Written version of Anthony Grafton's 2002 lecture titled, “Magic and Technology in Early Modern Europe.”.In his lively and entertaining presentation, Grafton showed how “the notion of a mathematical or artificial magic” rose from the ancient art of natural magic, embodied in such things as prayers and talismans, to the complex optical, hydraulic and mechanical devices that “not only rivaled, but actually outdid, the creative powers of nature itself.” The machines and automata that emulated nature and the movement of living beings were so astonishing at first that the engineers had to seek independent authoritative testimony that the devices were the product of engineering skill, not occult practices.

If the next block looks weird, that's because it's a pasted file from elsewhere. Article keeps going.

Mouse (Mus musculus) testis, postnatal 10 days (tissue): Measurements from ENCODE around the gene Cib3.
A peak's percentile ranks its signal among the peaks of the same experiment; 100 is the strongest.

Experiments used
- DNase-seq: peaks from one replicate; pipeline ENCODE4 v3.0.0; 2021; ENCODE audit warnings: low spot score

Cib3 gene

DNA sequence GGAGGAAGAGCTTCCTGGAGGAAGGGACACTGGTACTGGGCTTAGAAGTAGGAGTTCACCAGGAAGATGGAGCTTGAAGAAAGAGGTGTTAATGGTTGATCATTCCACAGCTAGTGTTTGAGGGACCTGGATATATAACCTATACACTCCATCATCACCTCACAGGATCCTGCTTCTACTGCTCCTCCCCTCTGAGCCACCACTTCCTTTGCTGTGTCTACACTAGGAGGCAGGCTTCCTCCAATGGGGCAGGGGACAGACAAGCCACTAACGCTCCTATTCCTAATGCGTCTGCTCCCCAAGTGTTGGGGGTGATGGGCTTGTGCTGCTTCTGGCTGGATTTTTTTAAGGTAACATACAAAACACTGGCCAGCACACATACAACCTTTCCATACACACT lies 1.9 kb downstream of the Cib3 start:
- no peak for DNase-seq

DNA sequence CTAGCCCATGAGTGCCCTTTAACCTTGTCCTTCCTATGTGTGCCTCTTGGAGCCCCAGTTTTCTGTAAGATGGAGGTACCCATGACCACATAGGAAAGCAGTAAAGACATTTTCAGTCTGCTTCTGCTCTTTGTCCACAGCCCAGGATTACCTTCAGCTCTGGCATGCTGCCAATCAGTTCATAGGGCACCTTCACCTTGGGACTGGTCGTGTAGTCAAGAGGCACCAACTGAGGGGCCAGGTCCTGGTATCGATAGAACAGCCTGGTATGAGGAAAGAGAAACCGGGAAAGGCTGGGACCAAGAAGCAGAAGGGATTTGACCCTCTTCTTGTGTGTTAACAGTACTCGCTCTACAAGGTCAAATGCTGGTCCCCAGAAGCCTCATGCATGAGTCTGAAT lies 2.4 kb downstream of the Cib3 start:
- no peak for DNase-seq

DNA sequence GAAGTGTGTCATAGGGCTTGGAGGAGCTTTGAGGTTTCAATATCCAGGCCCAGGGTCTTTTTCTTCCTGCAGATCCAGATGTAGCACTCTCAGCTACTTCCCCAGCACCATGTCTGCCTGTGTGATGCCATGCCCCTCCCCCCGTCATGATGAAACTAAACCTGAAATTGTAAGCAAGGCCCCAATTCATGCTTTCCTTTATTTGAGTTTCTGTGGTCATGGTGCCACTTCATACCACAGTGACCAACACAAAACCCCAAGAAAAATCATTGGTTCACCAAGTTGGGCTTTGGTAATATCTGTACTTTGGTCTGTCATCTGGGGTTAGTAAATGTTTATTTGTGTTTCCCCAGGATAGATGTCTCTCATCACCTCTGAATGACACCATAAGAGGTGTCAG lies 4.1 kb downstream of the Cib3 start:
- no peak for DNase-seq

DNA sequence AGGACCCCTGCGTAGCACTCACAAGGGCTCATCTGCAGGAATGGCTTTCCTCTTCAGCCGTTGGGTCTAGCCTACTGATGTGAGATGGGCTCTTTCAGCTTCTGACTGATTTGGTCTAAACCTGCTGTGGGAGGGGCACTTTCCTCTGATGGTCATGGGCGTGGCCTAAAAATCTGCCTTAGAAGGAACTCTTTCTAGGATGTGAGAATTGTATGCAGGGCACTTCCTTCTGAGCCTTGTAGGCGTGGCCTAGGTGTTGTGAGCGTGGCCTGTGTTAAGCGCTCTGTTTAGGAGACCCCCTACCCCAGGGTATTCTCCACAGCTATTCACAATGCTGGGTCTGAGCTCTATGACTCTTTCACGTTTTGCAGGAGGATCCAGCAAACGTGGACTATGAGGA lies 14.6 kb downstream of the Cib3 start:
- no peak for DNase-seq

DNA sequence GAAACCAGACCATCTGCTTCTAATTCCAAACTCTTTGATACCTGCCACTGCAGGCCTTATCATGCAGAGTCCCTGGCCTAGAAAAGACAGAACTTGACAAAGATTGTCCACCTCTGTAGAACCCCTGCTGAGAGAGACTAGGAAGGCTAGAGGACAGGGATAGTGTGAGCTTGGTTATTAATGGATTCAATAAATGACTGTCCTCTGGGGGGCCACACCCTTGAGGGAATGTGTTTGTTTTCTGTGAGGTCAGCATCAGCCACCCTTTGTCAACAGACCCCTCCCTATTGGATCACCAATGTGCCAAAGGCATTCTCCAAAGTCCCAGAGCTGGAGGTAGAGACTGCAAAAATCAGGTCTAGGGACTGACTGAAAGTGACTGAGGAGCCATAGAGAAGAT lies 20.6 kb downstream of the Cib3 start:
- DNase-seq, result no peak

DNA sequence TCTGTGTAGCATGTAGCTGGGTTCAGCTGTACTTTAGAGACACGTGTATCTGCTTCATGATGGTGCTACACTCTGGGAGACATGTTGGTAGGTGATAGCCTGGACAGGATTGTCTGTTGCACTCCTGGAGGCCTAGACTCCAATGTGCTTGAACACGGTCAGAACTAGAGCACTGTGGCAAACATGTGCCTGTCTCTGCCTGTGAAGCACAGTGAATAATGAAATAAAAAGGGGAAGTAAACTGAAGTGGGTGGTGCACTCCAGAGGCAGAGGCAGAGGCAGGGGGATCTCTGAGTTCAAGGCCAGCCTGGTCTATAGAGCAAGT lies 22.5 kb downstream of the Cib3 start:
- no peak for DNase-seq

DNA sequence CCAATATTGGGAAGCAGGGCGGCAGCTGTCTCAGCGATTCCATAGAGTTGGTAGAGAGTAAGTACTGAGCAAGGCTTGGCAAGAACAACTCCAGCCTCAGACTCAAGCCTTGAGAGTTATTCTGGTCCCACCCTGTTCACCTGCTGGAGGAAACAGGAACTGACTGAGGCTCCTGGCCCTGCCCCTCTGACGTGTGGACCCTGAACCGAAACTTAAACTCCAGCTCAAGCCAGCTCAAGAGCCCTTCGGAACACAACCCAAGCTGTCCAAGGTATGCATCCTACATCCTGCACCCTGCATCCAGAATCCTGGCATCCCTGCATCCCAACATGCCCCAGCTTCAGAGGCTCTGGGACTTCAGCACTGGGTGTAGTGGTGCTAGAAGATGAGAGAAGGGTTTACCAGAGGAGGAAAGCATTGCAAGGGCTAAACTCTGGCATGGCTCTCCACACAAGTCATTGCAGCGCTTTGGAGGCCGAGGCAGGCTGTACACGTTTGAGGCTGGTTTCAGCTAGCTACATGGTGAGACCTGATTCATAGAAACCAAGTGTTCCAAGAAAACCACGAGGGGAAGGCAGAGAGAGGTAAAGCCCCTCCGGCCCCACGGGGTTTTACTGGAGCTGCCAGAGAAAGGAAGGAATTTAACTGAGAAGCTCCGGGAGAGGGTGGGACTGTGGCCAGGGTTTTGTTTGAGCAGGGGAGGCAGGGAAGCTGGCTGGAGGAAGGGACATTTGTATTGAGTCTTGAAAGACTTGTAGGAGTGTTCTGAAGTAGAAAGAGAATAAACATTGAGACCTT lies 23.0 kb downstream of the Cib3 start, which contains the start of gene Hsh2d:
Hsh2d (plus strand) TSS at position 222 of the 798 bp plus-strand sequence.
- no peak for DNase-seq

Provider: Smithsonian Institution Libraries
State Standards: View state standards for this resource
Grade(s): 9–12
Overall Rating:  

Native Village of Alutiiq Education Guide
Education guide on the modern Native Alaska community (the Sugpiat people). Includes four lesson plans exploring petroglyphs (rock art), creating a poem from “found” words, seeing how geographic factors influence the culture, economy, and politics of the Alutiiq people, and investigating the impact the Exxon Valdez oil spill had on the Alutiiq. Targets grades 9-12.
Provider: National Museum of the American Indian
State Standards: View state standards for this resource
Grade(s): 9–12
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Navigating the Mekong
Website has visitors click on a map to read journals of young people who journeyed by boat through China, Cambodia, Laos, Vietnam, and Thailand. Includes lessons, regional recipes, and traditional music. Targets grades 6-10.
Provider: Center for Folklife and Cultural Heritage
State Standards: View state standards for this resource